Emily Pilloton

ASK INHABITAT: Which trees are NOT huggable?

by , 03/03/07

Ask Inhabitat, Habby the Inhabitat Owl, illustration by Jill Fehrenbacher, Which trees are not huggable, Inhabitat Q&A, Carrotwood trees

Trees are easy to love- they absorb carbon dioxide, produce oxygen, shade you from the summer heat, and have even been proven to increase property values. However, certain species of trees aren’t as healthy as you might think, and can be considered noxious and invasive to their surrounding environments. If you’re doing any landscaping work, it’s worth doing the research to figure out exactly which species are growing on your property, what maintenance they require, or if they should be removed.

Q: I have several carrotwood trees that line a property where I am doing a design job. The client wants them to be removed because they shed in their pool. I considered using them as fence posts, but cannot find any info about the wood. Anything you can tell me would be really appreciated.

-Biannti, CA


A: I’m no botanical expert, but I did manage to find some info for you. While you may be feeling a little sad about your client’s decision to remove the tree, it’s probably the right thing to do, as carrotwood trees are considered highly invasive and in some damper climates like Florida, are categorized as noxious. As for using the wood, here’s what I found, courtesy of the Global Invasive Species Database:

“The wood is bright apricot colored in cross-section, and resists breakage because it is hard. If you cut one down, save the wood. Woodworkers enjoy turning it on a lathe and making spindles and bowls.”

Another resource I found said that wood could be used for landscaping, fences, etc, but MUST be treated with some type of herbicide to prevent regrowth. They recommended Brush-B-Gon and Roundup Super Concentrate which are apparently widely available.

Hope that helps! Also, a great resource is TreesAreGood, a website run by the International Society of Arboriculture. You may be able to contact someone who has some more expertise on the subject, or find a local tree-care company that can help with the removal and herbicide treatment. Good luck!

Carrotwood Trees, Ask Inhabitat

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Emily Photo 2, Emily Pilloton, sustainable designer, Human Nest, Inhabitat writer

Emily Pilloton is the Managing Editor of Inhabitat, a furniture designer, and freelance design writer based in Chicago and San Francisco. Trained in architecture with degrees from UC Berkeley and the School of the Art Institute of Chicago, she now designs conceptual and sustainable furniture and writes for print and online publications. She has also taught design in Chicago, given lectures about green design and sustainability, and worked with Chicago-based Foresight Design Initiative, a non-profit organization that supports sustainable design and business practices.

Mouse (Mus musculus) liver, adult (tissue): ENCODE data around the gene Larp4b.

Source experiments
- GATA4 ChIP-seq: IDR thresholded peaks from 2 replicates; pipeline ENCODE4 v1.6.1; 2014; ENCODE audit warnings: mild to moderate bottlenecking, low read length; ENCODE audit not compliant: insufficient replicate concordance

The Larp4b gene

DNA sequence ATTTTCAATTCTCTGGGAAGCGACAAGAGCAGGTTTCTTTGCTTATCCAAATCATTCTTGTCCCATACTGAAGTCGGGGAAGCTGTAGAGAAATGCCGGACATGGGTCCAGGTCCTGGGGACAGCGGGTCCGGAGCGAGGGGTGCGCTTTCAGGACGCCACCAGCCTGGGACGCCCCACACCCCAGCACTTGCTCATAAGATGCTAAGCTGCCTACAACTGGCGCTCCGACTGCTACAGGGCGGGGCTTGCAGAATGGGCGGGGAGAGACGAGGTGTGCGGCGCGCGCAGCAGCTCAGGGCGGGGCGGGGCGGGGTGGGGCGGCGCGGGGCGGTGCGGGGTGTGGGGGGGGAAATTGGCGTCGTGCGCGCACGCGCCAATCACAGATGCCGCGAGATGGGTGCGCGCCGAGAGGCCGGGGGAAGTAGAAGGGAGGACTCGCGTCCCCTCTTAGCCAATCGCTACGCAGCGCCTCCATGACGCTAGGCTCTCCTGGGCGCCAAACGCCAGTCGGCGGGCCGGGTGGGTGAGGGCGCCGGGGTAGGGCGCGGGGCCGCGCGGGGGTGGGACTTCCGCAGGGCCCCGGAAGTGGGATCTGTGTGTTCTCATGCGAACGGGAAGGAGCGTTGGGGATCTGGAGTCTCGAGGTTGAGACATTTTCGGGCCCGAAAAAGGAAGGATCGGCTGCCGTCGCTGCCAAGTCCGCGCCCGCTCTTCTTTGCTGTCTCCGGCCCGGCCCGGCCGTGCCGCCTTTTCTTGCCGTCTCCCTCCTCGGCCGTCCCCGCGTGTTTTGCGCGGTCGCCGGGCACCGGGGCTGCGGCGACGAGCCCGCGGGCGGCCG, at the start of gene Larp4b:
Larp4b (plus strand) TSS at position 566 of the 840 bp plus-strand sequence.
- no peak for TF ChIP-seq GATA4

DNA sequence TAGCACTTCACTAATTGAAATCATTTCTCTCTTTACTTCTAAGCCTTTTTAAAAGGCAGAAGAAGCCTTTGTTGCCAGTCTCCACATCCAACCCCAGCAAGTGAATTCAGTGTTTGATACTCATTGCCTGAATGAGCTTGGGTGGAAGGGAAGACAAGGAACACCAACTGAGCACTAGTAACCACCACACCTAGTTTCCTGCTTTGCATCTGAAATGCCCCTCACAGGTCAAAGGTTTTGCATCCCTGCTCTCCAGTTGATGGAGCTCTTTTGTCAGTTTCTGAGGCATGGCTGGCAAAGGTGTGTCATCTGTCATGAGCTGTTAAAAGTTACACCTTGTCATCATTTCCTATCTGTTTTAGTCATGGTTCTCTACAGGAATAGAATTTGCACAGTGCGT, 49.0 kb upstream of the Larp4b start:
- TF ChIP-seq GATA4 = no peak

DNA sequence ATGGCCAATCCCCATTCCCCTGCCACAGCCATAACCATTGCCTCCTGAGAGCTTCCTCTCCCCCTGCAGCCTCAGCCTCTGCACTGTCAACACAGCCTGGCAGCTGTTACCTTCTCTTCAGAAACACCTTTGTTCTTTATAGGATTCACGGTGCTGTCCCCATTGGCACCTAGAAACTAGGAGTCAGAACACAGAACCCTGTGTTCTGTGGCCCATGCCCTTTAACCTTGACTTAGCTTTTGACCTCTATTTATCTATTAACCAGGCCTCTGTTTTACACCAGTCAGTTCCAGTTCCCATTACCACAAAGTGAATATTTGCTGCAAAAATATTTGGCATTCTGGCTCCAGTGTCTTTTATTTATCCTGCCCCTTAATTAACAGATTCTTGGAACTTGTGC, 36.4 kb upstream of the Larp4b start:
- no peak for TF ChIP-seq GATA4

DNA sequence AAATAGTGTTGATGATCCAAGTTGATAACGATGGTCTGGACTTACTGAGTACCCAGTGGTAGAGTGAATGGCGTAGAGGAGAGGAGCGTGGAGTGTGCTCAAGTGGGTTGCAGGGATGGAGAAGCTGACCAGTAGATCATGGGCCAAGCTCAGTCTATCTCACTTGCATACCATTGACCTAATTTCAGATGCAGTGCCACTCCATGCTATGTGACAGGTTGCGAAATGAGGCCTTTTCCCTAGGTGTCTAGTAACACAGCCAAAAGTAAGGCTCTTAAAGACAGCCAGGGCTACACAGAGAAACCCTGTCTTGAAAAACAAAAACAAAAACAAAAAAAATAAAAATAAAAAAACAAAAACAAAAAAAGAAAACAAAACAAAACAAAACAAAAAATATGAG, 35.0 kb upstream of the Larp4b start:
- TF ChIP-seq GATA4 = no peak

Emily can be contacted at empilloton@gmail.com
www.emilypilloton.com

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7 Comments

  1. B. Nitz December 20, 2007 at 12:38 pm

    You might want to look into this website: http://www.harvestingurbantimber.com. My landlord wants us to remove some very productive Apple trees and we decided to offer them to a gardener at a local convent. But if this is an invasive species in FL, you’re probably better finding a carpenter or artist who can use the wood. Good luck!

  2. R December 19, 2007 at 11:54 am

    How about Fusilade? It’s an herbicide that readily biodegrades within a couple months, and in fact has been approved for use by FSC (Forest Stewardship Council).

  3. Scott December 18, 2007 at 12:56 pm

    Roundup becomes inert after it’s done its work on whatever you spray it on, so it’s not such a terrible choice if you really have to do that. However, you could probably just cut it and let it cure for a few months before putting it to use. From the picture, it sure doesn’t look big enough to do something useful. Maybe put that bad boy through a wood chipper and make some mulch?

  4. asark September 8, 2007 at 12:58 pm

    toilet trees are not huggable

  5. Henry Boyle July 3, 2007 at 4:15 pm

    I second Karen….throwing a reccomendation out for this kind of corporate toxic sludge so casually is disturbing…..
    and irresponsible…especially since tthe source you are citing is anonymous…..Hasn’t the existing info for the cause of sustainability left an impression on you at all?

  6. Karen Dallas Hartig April 28, 2007 at 3:09 pm

    i sure as heck hope that you are NOT telling anyone to use any pesticide that is nicotine based!!! it’s okay if their cigs are put out into a small bowl of water and then the nicotine collects there, then to take that water and put it into a spray bottle for flowers. but nicotine based commercial insecticides that just came onto the market in the past two years, miracles to those that want a perfect lawn and yard trees with no problems, are being investigated now due to the severe threat of colony collapse disorder of honey bees.

    i truly think that the problem should not get out to the public! there are a bunch of stupidos out there that know only that bees sting. let them keep thinking that. they have no idea that bees are the only pollinator that will help our crops to grow. i can see rioting in the streets, i can see looting, i can see myself being held up at gunpoint for them to take my groceries from me! do not talk about this, but do the right thing: do not use the new nicotine based pesticides!!!

    just for safety because i do not believe it could be the cause: don’t use your cell phone in your yard near flowering or fruit bearing plants and trees. do research.

    kiki, chicago

  7. Charlotte March 20, 2007 at 11:26 am

    I don’t think it’s very eco to put round up on anything.

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